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Case Number 11699: Small Claims Court

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Firehouse Dog

Fox // 2007 // 111 Minutes // Rated PG
Reviewed by Judge Brendan Babish (Retired) // July 17th, 2007

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All Rise...

As a big fan of the Air Bud franchise, Judge Brendan Babish isn't much impressed by a dog that can slide down a firehouse pole.

The Charge

Shane: You are one strange dog.

The Case

One of the more interesting facets of Firehouse Dog is that it was shot in 2005 but had its release delayed until 2007. Of course, it's nothing new for studios to postpone the release of a troubled film, but it is somewhat odd that a movie about a firefighting dog—which one would assume had modest critical ambitions to begin with—was shelved. So, how bad is this Air Bud knock-off? Not surprisingly, pretty bad. But what is mildly surprising is that it fails not only as a wacky canine comedy, but also as a hokey father-son melodrama.

The hero of Firehouse Dog is a celebrity pouch named Rexxx. Despite being unable to talk, Rexxx is a successful actor (though his name might suggest it, he doesn't seem to be have any experience in pornography), and is somehow able to demand above-the-title billing in his films—hits such as Jurassic Bark. While shooting a skydiving scene for his new movie Rexxx is blown off course and runs into Shane Fahey (Josh Hutcherson, RV), a young boy playing hooky from school. The boy's father, Connor (Bruce Greenwood, Thirteen Days) is a firefighter, and Rexxx (newly christianed Dewey) is taken in by his firehouse.

For movie that would likely only appeal to young children, Firehouse Dog's storyline moves into surprisingly dark territory. Shortly before finding Rexxx, Shane's uncle, Connor's brother, was killed in a fire, which was suspected to be arson. Shane and Rexxx work together to discover to who set the blaze, and why.

The film was directed by Todd Holland, who has largely worked in television; he has directed episodes of several quality shows, including Malcolm in the Middle, Wonderfalls, and The Larry Sanders Show. As clear from his pedigree, Holland is a talented director; perhaps this partly explains the disjointed tone of Firehouse Dog. Since the film has so little chance to resonate as a drama, a less talented director might have been perfectly content making an amiable, stupid dog movie.

This isn't to say that Firehouse Dog is highbrow. It features a dog that can slide down fire poles, clean bedrooms, and is seemingly a major player in Hollywood. It's got a series of lame music cues—perhaps worst of which is George Thorogood's "Bad to the Bone" played over a shot of Rexxx wearing sunglasses (has a good film ever featured "Bad to the Bone" on its soundtrack?). The movie also features a ridiculous plot that could probably only be appreciated by those who still believe in Santa Claus.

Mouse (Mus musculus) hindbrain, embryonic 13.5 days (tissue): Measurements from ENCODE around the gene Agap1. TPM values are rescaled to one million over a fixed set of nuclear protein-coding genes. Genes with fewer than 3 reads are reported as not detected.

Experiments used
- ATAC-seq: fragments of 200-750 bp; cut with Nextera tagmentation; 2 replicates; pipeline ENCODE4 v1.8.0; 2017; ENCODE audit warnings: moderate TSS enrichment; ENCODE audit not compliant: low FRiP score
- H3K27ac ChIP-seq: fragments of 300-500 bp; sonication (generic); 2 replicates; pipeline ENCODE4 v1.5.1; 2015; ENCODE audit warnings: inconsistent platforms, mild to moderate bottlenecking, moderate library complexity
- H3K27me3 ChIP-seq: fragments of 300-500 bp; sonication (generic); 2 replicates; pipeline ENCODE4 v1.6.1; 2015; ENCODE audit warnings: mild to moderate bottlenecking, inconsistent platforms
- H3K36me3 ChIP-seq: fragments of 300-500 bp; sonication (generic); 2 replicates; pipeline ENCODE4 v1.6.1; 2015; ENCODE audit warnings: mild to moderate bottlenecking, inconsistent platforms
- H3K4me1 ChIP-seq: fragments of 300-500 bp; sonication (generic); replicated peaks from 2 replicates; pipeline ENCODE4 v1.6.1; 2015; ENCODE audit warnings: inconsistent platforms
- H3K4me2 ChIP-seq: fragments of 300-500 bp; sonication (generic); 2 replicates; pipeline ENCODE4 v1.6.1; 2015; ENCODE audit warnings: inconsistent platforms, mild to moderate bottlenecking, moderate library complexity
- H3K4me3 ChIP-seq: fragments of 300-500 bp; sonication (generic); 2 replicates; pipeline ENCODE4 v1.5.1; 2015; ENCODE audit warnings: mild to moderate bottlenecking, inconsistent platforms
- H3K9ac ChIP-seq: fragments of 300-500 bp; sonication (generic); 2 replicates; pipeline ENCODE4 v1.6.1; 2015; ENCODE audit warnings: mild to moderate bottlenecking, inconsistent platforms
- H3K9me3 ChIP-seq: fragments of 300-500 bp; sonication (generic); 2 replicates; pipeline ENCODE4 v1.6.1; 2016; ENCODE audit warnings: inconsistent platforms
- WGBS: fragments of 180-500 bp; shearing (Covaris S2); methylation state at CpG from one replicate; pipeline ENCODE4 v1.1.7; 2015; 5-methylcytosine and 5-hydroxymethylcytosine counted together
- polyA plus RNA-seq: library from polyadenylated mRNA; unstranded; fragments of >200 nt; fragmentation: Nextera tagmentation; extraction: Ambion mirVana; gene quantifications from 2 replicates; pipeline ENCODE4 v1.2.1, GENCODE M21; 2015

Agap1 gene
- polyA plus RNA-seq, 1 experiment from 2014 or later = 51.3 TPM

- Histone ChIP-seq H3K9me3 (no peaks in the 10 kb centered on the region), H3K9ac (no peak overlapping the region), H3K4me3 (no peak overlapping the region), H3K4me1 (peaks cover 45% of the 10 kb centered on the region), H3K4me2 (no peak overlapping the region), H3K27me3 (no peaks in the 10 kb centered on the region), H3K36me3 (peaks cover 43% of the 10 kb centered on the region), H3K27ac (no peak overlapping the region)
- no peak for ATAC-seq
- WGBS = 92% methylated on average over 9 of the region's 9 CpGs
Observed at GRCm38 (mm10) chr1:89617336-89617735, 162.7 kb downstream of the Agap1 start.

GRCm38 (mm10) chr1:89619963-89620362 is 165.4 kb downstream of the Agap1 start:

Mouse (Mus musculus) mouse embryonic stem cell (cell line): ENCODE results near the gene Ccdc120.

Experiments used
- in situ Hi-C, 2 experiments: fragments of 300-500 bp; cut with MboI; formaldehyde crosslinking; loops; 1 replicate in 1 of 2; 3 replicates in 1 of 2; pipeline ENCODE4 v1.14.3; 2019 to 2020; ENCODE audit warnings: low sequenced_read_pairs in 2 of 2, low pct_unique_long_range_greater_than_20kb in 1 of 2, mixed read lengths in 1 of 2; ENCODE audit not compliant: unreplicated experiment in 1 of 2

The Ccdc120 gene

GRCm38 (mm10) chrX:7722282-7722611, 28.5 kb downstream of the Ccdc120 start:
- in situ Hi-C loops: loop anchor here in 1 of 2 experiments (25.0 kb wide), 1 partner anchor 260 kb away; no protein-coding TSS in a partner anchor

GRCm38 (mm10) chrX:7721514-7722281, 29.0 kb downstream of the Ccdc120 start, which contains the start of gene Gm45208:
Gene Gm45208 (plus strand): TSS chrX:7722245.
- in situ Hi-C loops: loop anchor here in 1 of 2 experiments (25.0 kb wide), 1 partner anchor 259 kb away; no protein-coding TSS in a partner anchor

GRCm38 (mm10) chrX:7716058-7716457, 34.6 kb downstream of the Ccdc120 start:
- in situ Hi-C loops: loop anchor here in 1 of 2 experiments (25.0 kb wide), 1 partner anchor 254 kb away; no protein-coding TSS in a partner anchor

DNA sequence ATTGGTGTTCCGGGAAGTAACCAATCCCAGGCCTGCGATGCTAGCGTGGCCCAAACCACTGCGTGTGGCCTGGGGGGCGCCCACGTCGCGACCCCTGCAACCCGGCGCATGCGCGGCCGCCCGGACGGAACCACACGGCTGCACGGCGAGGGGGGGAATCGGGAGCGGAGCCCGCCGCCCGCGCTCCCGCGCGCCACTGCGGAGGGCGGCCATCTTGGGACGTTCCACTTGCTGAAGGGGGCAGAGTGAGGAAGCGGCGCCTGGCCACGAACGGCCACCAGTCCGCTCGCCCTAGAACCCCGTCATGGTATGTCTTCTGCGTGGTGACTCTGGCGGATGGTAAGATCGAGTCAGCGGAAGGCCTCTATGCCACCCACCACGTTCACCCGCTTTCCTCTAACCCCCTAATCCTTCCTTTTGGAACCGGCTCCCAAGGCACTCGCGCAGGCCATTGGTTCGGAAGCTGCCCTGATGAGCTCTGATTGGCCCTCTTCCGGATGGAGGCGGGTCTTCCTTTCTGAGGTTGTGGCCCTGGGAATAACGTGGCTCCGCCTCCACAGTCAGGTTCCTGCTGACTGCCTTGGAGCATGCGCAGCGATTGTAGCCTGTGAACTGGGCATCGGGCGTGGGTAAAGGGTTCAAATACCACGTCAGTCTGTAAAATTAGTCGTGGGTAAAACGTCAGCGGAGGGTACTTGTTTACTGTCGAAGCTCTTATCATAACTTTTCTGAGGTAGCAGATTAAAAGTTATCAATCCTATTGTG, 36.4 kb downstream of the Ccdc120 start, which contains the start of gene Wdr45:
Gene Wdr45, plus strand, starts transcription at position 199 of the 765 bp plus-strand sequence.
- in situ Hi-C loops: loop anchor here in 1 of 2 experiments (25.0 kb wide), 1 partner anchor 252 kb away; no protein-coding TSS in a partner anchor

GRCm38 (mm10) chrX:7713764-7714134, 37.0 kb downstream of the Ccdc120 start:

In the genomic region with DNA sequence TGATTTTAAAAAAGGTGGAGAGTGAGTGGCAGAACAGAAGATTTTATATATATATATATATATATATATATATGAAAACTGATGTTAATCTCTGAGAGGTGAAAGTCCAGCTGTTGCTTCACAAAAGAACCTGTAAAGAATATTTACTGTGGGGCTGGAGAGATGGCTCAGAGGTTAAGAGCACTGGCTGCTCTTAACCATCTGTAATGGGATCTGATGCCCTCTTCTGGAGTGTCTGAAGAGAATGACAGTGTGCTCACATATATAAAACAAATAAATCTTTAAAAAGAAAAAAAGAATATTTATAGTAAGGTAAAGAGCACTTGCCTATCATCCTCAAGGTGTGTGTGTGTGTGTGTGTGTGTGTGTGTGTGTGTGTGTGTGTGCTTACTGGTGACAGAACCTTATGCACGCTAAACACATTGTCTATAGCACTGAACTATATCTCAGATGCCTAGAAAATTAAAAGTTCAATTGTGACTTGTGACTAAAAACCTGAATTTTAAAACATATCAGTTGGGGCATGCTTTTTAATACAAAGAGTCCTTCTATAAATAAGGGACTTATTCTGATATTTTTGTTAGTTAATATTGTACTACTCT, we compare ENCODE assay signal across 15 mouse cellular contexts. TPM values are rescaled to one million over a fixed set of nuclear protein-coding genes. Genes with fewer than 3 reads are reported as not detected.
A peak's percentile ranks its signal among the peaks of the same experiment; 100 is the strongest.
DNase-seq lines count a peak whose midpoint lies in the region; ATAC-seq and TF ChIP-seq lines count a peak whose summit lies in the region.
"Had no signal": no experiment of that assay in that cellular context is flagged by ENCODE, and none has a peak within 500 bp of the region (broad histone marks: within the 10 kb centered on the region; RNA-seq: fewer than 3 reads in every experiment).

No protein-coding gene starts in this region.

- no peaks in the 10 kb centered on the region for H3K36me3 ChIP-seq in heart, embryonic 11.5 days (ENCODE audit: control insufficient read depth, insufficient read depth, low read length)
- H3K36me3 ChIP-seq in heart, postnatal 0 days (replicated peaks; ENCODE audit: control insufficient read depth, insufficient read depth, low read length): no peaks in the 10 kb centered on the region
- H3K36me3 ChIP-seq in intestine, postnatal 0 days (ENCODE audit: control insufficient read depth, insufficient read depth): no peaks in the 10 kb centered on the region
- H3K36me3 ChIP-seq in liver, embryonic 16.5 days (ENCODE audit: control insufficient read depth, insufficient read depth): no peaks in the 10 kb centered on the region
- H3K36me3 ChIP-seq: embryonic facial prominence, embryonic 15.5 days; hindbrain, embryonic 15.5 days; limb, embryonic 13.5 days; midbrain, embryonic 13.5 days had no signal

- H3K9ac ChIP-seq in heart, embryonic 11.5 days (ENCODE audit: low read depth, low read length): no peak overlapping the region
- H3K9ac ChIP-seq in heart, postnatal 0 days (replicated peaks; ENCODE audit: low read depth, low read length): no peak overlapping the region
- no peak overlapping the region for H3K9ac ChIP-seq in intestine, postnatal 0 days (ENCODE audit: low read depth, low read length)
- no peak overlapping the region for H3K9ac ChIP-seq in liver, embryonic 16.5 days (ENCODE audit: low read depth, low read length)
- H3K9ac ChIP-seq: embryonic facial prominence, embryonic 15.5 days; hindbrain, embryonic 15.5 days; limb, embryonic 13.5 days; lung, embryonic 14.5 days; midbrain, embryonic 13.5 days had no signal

And yet, in the midst of all this, we have an anachronistic heart-wrenching scene in which Shane tearfully explains the unbearable guilt he feels over being grateful that it was his uncle, and not his father, who perished in the fire. This is a scene that might have worked in a film like Ordinary People; in Firehouse Dog it seems odd and causes a fair amount of discomfort. While the film's melodrama is aptly handed by the great underrated actor Bruce Greenwood, his strong performance has the unintended effect of further undermining what should be a screwball comedy. Additionally, this film seems a rather shabby vehicle in which to reunite the Kennedy brothers from the excellent film, Thirteen Days (Greenwood played President John Kennedy and Stephen Culp, who plays a local bureaucrat here, played his attorney general and younger brother, Robert).

Ultimately, Firehouse Dog ends up being a little too heavy for its younger viewers, and features too much canine antics for anyone who might otherwise be affected by the melodrama (though if you were looking for affecting drama in Firehouse Dog you probably deserve to be disappointed).

It is somewhat odd that Fox would attach so many extras to a movie they obviously have so little regard for. However, a closer inspection reveals that this hodgepodge of extras is largely neglected leftovers from a film that probably won't invite much closer inspection anyway.

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Scales of Justice

Judgment: 66

Perp Profile

Studio: Fox
Video Formats:
• 1.85:1 Anamorphic
Audio Formats:
• Dolby Digital 5.1 Surround (English)
• Dolby Digital 2.0 Stereo (French)
• Dolby Digital 2.0 Stereo (Spanish)
• English
• Spanish
Running Time: 111 Minutes
Release Year: 2007
MPAA Rating: Rated PG
• All Ages
• Comedy

Distinguishing Marks

• Dogster Montage
• Dog Treats
• Lost Fire: Storyboard to Screen Comparison
• Firehouse Dog: A True Hollywoof Story
• Fox Movie Channel Presents Casting Session
• Humane Society PSA
• Deleted Scenes
• Photo Gallery
• Poster Galley
• Trailer


• IMDb
• Official Site

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